The document also calls for the nearly 16 million-member church to promote official “measures designed to maintain and strengthen the family as the fundamental unit of society.”

Based on those views, the Mormon church opposed all efforts to make gay marriage legal until the U.S. Supreme Court supported it as the law of the land in 2015.

The apostle, a former Utah Supreme Court justice and second in the line of succession to lead the LDS Church, conceded that “the actions of those who try to follow God’s plan of salvation can cause misunderstanding or even conflict with family members or friends who do not believe its principles.”

“Such conflict is always so,” he added. “ … But whatever the cause of conflict with those who do not understand or believe God’s plan, those who do are always commanded to choose the Lord’s way instead of the world’s way.”

Oaks lamented the “rapid and increasing public acceptance of cohabitation without marriage and same-sex marriage.” He also bemoaned the rising number of young people who are born to parents who are not legally married, pointing to the proclamation statement that children “are entitled to birth within the bonds of matrimony, and to be reared by a father and a mother who honor marital vows with complete fidelity.”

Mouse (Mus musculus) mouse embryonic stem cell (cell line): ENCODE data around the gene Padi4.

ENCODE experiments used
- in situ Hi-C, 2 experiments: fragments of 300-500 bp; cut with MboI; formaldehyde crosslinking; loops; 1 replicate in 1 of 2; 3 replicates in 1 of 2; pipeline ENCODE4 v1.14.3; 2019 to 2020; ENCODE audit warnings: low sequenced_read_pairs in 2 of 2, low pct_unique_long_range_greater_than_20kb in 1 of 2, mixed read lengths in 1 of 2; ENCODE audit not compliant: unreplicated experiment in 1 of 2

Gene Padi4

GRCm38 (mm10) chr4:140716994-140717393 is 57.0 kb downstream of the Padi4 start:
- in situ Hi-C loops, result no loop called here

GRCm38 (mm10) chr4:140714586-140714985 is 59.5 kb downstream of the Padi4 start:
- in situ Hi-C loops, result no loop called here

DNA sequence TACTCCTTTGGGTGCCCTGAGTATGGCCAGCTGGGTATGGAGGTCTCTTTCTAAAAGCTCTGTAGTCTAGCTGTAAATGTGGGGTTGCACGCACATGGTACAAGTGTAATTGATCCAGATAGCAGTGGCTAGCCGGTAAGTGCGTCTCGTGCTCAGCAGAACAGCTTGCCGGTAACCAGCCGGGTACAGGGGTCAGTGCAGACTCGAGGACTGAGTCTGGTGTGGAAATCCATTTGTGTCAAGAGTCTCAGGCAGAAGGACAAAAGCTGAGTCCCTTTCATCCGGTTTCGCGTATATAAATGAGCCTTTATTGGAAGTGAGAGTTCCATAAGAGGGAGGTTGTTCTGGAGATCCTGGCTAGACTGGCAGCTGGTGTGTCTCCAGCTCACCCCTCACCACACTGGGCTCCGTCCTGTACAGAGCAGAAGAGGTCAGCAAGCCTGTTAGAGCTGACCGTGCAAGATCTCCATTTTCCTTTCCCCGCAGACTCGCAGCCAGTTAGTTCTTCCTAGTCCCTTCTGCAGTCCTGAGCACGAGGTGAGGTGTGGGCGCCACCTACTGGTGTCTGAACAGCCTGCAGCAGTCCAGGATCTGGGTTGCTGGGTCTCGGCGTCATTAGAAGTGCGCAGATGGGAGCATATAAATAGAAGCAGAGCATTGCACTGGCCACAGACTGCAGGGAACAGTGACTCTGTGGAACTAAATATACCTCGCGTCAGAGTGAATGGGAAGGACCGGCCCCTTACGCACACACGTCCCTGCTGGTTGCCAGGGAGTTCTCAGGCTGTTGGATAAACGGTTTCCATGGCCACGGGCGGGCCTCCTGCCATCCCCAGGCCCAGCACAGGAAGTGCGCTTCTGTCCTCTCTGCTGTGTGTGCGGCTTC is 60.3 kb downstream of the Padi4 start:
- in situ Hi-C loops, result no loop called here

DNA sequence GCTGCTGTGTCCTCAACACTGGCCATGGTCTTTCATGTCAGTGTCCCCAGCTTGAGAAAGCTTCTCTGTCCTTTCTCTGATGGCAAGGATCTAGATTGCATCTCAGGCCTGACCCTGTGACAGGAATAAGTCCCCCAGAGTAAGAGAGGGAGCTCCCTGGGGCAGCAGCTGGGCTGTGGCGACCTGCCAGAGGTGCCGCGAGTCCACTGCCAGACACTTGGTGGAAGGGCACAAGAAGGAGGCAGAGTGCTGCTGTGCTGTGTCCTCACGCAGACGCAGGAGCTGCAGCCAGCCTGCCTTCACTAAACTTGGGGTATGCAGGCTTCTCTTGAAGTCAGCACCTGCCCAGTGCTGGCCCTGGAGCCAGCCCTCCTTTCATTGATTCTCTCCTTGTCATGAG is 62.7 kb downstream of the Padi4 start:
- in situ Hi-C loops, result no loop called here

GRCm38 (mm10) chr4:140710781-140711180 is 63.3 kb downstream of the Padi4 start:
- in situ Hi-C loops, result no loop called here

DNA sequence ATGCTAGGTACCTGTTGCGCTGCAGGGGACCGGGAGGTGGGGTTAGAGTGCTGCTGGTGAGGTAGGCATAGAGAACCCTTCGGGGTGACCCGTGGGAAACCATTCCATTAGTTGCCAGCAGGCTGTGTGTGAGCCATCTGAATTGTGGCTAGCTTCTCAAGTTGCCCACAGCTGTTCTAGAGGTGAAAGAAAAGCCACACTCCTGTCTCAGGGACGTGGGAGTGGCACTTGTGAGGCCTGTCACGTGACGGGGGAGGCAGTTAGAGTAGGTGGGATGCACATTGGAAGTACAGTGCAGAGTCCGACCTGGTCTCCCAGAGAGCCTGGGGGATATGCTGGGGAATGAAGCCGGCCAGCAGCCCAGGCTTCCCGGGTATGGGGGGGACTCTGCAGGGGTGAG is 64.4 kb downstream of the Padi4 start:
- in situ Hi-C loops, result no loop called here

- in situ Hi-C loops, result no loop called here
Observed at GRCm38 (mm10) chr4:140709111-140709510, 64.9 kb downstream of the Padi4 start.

The apostle defended LDS anti-gay marriage activism, acknowledging that “corresponding media advocacy, education and even occupational requirements pose difficult challenges for Latter-day Saints.”

Those who do not believe in Mormon teachings about heaven and righteous living, Oaks noted, “consider this family proclamation as just a statement of policy that should be changed.”

Latter-day Saints, however, see it as “a statement of eternal truth, the will of the Lord for his children. It has been the basis of church teaching and practice for the last 22 years and will continue so for the future.”

The proclamation was created by the church’s all-male Quorum of the Twelve Apostles, then tweaked and approved by the First Presidency in a “revelatory process,” he said, “Language was proposed, reviewed and revised. Prayerfully we continually pleaded with the Lord for his inspiration on what we should say and how we should say it.”

Even so, the proclamation has not been canonized in Mormon scripture.